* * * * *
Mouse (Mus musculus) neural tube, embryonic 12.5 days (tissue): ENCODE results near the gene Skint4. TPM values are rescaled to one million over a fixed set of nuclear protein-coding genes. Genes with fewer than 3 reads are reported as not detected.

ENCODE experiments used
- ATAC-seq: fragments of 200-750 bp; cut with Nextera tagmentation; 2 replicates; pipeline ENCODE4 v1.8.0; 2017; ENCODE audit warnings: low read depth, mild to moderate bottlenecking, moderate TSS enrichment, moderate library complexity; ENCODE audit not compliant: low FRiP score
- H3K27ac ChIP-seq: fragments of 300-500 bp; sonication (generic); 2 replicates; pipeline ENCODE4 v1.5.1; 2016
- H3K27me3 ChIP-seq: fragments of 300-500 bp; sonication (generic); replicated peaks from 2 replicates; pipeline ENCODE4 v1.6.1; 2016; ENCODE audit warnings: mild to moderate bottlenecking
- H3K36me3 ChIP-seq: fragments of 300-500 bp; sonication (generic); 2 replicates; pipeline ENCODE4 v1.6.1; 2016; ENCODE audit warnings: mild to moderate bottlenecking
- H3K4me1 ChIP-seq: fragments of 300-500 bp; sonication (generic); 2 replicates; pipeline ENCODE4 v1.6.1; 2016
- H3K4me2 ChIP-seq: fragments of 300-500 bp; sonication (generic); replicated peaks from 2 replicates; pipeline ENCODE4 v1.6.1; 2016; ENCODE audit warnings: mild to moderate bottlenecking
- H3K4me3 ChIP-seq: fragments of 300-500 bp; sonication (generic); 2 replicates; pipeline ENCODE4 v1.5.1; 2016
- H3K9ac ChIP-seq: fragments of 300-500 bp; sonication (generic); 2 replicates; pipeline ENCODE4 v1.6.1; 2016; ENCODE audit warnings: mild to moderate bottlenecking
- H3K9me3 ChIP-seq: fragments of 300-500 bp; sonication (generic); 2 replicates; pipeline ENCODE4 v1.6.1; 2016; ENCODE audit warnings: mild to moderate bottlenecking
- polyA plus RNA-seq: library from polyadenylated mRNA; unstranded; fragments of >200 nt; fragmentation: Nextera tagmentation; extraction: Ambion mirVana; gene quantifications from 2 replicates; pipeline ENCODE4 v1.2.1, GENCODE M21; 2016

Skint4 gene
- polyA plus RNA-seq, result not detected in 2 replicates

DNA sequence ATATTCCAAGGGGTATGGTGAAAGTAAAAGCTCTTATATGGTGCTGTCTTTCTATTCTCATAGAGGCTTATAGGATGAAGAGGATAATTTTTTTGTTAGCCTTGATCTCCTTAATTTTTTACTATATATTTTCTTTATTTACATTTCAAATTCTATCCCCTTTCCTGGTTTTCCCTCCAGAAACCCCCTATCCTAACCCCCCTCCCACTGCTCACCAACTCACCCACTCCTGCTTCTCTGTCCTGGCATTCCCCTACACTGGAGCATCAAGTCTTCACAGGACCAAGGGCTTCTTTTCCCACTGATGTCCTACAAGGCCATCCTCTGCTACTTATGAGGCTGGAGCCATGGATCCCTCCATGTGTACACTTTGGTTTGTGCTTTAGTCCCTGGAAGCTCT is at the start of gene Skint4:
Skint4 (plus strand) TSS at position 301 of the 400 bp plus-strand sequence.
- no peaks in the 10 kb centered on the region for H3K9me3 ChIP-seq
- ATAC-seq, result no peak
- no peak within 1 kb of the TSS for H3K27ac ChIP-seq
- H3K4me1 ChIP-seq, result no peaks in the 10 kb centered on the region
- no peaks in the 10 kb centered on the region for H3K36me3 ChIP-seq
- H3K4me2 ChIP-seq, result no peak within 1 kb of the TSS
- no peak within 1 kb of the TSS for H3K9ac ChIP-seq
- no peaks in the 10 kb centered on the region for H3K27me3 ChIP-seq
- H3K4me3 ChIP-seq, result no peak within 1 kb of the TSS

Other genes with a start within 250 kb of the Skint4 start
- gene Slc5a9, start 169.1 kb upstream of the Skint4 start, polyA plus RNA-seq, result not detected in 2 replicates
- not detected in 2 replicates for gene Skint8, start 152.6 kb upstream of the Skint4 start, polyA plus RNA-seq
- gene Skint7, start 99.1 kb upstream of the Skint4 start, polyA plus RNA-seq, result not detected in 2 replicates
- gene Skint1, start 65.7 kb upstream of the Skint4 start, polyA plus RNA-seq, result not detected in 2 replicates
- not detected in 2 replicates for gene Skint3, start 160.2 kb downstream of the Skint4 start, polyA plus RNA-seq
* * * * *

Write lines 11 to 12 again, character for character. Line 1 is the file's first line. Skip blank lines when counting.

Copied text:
- H3K9me3 ChIP-seq: fragments of 300-500 bp; sonication (generic); 2 replicates; pipeline ENCODE4 v1.6.1; 2016; ENCODE audit warnings: mild to moderate bottlenecking
- polyA plus RNA-seq: library from polyadenylated mRNA; unstranded; fragments of >200 nt; fragmentation: Nextera tagmentation; extraction: Ambion mirVana; gene quantifications from 2 replicates; pipeline ENCODE4 v1.2.1, GENCODE M21; 2016